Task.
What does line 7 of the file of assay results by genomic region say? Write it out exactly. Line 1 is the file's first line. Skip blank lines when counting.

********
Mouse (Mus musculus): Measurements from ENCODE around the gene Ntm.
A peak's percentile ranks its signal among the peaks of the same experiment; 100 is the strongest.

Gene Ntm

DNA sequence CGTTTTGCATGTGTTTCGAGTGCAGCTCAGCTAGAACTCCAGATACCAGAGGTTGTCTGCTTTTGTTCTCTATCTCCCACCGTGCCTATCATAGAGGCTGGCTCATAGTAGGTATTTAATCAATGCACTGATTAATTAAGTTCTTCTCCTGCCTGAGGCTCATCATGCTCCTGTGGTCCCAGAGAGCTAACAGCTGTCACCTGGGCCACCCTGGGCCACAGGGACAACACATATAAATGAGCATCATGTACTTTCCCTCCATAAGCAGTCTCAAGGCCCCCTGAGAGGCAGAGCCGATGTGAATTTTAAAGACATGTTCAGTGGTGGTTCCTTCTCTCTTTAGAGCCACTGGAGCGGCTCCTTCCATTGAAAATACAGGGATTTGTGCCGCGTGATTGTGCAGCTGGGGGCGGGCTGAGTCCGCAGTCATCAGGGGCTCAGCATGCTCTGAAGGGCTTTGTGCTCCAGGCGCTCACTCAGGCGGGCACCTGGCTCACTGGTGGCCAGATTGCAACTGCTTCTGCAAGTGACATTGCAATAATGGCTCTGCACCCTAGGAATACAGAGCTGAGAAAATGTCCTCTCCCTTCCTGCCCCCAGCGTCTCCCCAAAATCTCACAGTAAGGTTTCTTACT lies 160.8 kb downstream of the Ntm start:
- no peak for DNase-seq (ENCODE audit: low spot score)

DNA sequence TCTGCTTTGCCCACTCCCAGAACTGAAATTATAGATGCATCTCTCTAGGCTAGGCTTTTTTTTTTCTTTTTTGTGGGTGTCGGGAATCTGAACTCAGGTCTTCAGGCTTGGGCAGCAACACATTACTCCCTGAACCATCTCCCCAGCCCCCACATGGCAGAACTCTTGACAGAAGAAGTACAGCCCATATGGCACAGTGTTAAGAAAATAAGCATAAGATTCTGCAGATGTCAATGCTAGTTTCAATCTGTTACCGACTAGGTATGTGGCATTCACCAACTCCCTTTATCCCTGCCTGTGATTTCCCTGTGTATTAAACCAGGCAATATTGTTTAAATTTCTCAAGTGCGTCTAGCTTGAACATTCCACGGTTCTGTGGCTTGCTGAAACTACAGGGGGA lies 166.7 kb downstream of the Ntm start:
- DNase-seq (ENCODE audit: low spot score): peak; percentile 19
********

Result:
- DNase-seq (ENCODE audit: low spot score): peak; percentile 19